PRIME MINISTER: It wasn’t a matter I discussed with him, no, in the short time we had available, I didn't have that opportunity. But I’ve discussed it with many other leaders.

JOURNALIST: Prime Minister just on Iran again, in the past Australia has escorted ships in the Middle East when there have been concerns about piracy. We’ve seen threats to oil tankers in that region. Would there be any role for Australia perhaps in escorting oil tankers in that region, is that something Australia could do to help?

PRIME MINISTER: I'm not getting into hypotheticals on this. At this stage, there has been no request for that and we have no plans for that. We'll monitor the situation closely. It's not unheard of to have Australian frigates in that part of the world engaged in Maritime operations. That is not unheard of but for the precise operations you are talking about, that would require a different analysis.

JOURNALIST: Prime Minister, you said you spoke with President Xi and you have expressed concerns about the trade situation. What did he say to you in reply to that and last night you said that you were optimistic, there was a sense of determination that President Trump was keen to resolve this issue. Did you have the same level optimism and sense of determination from President Xi today?

PRIME MINISTER: Yes, there is obviously a determination to resolve it. But I am not naïve about the difficulties of that occurring. The fact that they’re engaging is positive, but I'm similarly aware that there are very real, substantial and difficult issues to be resolved. And I set out a lot of those in a speech I gave earlier this week. Those same points I made this week, are being made and have been made by other leaders. I was talking to President Widodo today and they have been quite forward leaning on the issues of WTO modernisation here at this meeting and the paper that they’ve prepared, and that’s welcomed. I think there is just a frustration, we all know what needs to happen in terms of these WTO rules. And the WTO have been seeking to provide some guidance about how that occurs. I mean, what we want to see right now, practically, is we want to see the text in relation to fisheries distributed and then see if we can make progress on that by the end of the year. We want to see the industrial subsidies discussions continue. We want to see next year the agricultural issues put back on the table and for those to be addressed. So our focus is a very practical one.

JOURNALIST: Prime Minister, you said it’s unrealistic to expect a final deal tomorrow. Is it realistic though, are you hopeful there might be a pause in the cycle of tariffs? That they might come up with a short-term end to that?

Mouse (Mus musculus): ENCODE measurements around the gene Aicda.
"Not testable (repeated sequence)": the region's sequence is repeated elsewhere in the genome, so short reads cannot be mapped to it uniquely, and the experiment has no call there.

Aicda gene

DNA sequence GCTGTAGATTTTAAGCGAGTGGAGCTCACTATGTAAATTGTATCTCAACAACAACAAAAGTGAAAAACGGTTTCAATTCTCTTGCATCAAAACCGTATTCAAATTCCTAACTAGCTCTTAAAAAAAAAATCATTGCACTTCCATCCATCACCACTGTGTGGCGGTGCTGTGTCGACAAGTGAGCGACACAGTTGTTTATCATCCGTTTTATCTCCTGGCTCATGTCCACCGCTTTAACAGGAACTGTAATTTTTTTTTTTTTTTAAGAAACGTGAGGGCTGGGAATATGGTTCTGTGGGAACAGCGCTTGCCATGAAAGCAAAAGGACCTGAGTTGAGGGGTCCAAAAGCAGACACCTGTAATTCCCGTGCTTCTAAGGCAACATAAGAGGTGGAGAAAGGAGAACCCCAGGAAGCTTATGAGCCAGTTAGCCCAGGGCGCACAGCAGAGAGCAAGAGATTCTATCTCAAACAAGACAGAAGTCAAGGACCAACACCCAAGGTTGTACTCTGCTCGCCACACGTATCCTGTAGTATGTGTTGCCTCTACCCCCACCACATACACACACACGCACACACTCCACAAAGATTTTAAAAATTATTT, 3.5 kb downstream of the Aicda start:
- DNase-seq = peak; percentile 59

PRIME MINISTER: I'm simply going to wait and see, Kieran. They’ll meet. As I said coming into this meeting, things retreated from where they were at post-Buenos Aries. That is disappointing, and it does require them to come a bit of distance, I think, to get to where you are talking about. And I hope they do. But that

means that will either happen or not happen. What we have to do is continue, I think, in the advocacy we are making, but also not stand still. With the TPP, I mentioned how former Prime Minister Turnbull kept going when it came to the TPP, despite the fact that the United States took their decision - which wasn’t a surprise, they went to an election. They said they weren’t going to do it, fair enough, no judgement, and the door remains open in the way the TPP was pursued. What we're seeing now with RCEP is a similar opportunity for the region to pursue that as a clear sign that they can do what they choose to do, they are all sovereign states. But as a region, we will continue to pursue these multilateral opportunities. Why? Because they are in our interests.

JOURNALIST: Prime Minister, Prime Minister Abe said that he harbours grave concern for the current situation on trade. Is your language that strong on that? And also, was the meeting with Xi Jinping, would you describe that as positive? Did you have a positive interaction?

PRIME MINISTER: Yeah look it was, I would. He took the opportunity to remind me that he has been in every state of Australia. He retains a genuine, I think, interest and affection for Australia. I think Tasmania features pretty heavily in that too. We talked about Tasmania. So at that level… the other thing we talked about was - as I have discussed on other occasions - the significant people to people relationships now that exist between Australia and China, which add a whole other dimension to the relationship. And I think that's a positive element to the relationship. It’s not a leverage point or anything like that, it just shows that there is a greater connection and where connections are great between peoples, then the opportunities, I suppose, to have arrangements that reflect that culture is a good one. So I remain positive on both of those, but our position is what we are seeking to do, is to be very clear about what our interests are, what our decisions are, the reasons for them, to do that in a respectful and an engaging way and to have the consistency and the patience to pursue a longer term relationship. And that is exactly what we are doing. That doesn't come at the expense of other relationships. If anything, what all of this demonstrates is why Australia has to be out and about as much as possible, engaging with as many countries as we can, to secure as many opportunities as we can. I mean, 76 per cent of our merchandise trade now is covered by trade agreements, we’ll get that to 90 (per cent) by 2022. Thank you very much.


Contacts: Press Office, (02) 6277 7744 The Hon. Scott Morrison MP, Sydney